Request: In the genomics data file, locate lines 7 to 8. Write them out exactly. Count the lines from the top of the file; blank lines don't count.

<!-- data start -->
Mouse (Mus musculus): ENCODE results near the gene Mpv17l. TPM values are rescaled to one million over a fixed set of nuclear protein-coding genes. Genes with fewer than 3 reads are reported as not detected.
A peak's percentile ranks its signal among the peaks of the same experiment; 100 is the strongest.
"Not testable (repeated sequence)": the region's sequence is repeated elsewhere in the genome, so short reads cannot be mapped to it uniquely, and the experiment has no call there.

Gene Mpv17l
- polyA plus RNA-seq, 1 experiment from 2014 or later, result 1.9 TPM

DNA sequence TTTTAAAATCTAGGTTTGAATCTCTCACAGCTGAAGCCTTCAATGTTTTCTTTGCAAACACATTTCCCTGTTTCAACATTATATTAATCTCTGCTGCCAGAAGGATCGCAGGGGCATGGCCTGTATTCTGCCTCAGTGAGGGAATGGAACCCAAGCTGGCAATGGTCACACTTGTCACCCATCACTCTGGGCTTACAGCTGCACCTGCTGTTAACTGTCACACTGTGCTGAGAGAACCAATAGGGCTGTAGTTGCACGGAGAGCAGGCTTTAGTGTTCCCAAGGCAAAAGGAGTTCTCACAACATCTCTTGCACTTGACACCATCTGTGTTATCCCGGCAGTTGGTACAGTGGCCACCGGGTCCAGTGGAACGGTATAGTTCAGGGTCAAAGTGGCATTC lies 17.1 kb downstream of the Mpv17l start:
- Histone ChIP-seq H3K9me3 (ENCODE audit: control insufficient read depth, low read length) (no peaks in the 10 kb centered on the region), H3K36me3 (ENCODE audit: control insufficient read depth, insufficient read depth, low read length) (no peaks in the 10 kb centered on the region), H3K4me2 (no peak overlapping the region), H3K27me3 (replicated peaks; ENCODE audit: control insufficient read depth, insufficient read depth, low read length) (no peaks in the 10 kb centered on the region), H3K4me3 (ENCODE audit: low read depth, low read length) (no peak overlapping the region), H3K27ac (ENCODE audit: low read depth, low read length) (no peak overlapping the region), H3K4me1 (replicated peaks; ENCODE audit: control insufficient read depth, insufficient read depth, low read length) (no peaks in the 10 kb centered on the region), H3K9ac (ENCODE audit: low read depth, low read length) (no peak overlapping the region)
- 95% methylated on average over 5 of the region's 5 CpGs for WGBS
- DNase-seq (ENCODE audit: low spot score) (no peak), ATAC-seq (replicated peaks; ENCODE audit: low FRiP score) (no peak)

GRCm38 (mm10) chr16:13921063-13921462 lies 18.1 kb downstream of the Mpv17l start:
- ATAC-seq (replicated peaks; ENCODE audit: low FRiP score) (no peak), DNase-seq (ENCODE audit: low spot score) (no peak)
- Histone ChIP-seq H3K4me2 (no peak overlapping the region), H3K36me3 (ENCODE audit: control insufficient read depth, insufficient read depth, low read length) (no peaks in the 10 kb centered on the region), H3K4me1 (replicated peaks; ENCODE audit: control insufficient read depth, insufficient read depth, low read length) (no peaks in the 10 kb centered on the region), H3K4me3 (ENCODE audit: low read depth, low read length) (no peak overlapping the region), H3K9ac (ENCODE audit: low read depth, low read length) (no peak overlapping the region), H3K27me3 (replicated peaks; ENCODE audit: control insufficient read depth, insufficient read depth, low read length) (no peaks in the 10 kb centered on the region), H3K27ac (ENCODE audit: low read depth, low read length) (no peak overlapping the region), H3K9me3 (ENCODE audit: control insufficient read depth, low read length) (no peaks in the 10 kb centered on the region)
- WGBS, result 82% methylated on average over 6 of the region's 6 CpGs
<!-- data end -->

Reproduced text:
- Histone ChIP-seq H3K9me3 (ENCODE audit: control insufficient read depth, low read length) (no peaks in the 10 kb centered on the region), H3K36me3 (ENCODE audit: control insufficient read depth, insufficient read depth, low read length) (no peaks in the 10 kb centered on the region), H3K4me2 (no peak overlapping the region), H3K27me3 (replicated peaks; ENCODE audit: control insufficient read depth, insufficient read depth, low read length) (no peaks in the 10 kb centered on the region), H3K4me3 (ENCODE audit: low read depth, low read length) (no peak overlapping the region), H3K27ac (ENCODE audit: low read depth, low read length) (no peak overlapping the region), H3K4me1 (replicated peaks; ENCODE audit: control insufficient read depth, insufficient read depth, low read length) (no peaks in the 10 kb centered on the region), H3K9ac (ENCODE audit: low read depth, low read length) (no peak overlapping the region)
- 95% methylated on average over 5 of the region's 5 CpGs for WGBS